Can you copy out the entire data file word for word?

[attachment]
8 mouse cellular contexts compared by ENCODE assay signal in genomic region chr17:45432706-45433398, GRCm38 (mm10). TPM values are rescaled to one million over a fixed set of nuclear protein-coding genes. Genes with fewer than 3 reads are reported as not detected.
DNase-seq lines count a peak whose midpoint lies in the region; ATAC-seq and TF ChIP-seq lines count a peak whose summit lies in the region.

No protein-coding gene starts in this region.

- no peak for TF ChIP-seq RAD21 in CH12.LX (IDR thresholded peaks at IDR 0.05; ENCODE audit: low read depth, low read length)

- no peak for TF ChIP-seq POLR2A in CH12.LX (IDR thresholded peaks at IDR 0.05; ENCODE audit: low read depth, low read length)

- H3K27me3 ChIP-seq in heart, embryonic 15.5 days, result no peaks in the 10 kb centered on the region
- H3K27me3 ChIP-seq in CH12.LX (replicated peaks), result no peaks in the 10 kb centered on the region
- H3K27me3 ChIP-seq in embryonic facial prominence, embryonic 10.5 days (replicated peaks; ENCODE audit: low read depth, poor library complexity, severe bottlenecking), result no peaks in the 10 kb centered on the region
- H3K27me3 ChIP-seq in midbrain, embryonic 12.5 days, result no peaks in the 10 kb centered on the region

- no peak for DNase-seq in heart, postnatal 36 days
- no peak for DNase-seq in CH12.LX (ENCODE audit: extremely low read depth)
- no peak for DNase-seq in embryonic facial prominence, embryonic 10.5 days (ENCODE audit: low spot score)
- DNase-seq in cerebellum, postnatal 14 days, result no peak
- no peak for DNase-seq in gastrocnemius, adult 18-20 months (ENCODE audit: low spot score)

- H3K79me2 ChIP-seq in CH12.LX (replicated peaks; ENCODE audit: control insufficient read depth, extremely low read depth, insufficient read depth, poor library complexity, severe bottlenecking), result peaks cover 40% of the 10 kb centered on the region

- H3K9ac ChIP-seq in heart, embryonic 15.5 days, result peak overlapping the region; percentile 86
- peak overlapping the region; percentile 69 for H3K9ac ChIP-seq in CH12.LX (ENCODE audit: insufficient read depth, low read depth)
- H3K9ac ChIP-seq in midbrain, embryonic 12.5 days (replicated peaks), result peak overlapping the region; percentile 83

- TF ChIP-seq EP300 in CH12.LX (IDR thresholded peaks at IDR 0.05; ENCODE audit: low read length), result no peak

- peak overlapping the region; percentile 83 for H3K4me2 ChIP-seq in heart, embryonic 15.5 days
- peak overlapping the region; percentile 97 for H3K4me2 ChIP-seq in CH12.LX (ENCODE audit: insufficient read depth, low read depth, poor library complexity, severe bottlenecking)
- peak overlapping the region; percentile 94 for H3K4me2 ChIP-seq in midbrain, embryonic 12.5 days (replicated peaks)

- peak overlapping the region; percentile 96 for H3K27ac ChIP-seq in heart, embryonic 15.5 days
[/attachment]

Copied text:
8 mouse cellular contexts compared by ENCODE assay signal in genomic region chr17:45432706-45433398, GRCm38 (mm10). TPM values are rescaled to one million over a fixed set of nuclear protein-coding genes. Genes with fewer than 3 reads are reported as not detected.
DNase-seq lines count a peak whose midpoint lies in the region; ATAC-seq and TF ChIP-seq lines count a peak whose summit lies in the region.

No protein-coding gene starts in this region.

- no peak for TF ChIP-seq RAD21 in CH12.LX (IDR thresholded peaks at IDR 0.05; ENCODE audit: low read depth, low read length)

- no peak for TF ChIP-seq POLR2A in CH12.LX (IDR thresholded peaks at IDR 0.05; ENCODE audit: low read depth, low read length)

- H3K27me3 ChIP-seq in heart, embryonic 15.5 days, result no peaks in the 10 kb centered on the region
- H3K27me3 ChIP-seq in CH12.LX (replicated peaks), result no peaks in the 10 kb centered on the region
- H3K27me3 ChIP-seq in embryonic facial prominence, embryonic 10.5 days (replicated peaks; ENCODE audit: low read depth, poor library complexity, severe bottlenecking), result no peaks in the 10 kb centered on the region
- H3K27me3 ChIP-seq in midbrain, embryonic 12.5 days, result no peaks in the 10 kb centered on the region

- no peak for DNase-seq in heart, postnatal 36 days
- no peak for DNase-seq in CH12.LX (ENCODE audit: extremely low read depth)
- no peak for DNase-seq in embryonic facial prominence, embryonic 10.5 days (ENCODE audit: low spot score)
- DNase-seq in cerebellum, postnatal 14 days, result no peak
- no peak for DNase-seq in gastrocnemius, adult 18-20 months (ENCODE audit: low spot score)

- H3K79me2 ChIP-seq in CH12.LX (replicated peaks; ENCODE audit: control insufficient read depth, extremely low read depth, insufficient read depth, poor library complexity, severe bottlenecking), result peaks cover 40% of the 10 kb centered on the region

- H3K9ac ChIP-seq in heart, embryonic 15.5 days, result peak overlapping the region; percentile 86
- peak overlapping the region; percentile 69 for H3K9ac ChIP-seq in CH12.LX (ENCODE audit: insufficient read depth, low read depth)
- H3K9ac ChIP-seq in midbrain, embryonic 12.5 days (replicated peaks), result peak overlapping the region; percentile 83

- TF ChIP-seq EP300 in CH12.LX (IDR thresholded peaks at IDR 0.05; ENCODE audit: low read length), result no peak

- peak overlapping the region; percentile 83 for H3K4me2 ChIP-seq in heart, embryonic 15.5 days
- peak overlapping the region; percentile 97 for H3K4me2 ChIP-seq in CH12.LX (ENCODE audit: insufficient read depth, low read depth, poor library complexity, severe bottlenecking)
- peak overlapping the region; percentile 94 for H3K4me2 ChIP-seq in midbrain, embryonic 12.5 days (replicated peaks)

- peak overlapping the region; percentile 96 for H3K27ac ChIP-seq in heart, embryonic 15.5 days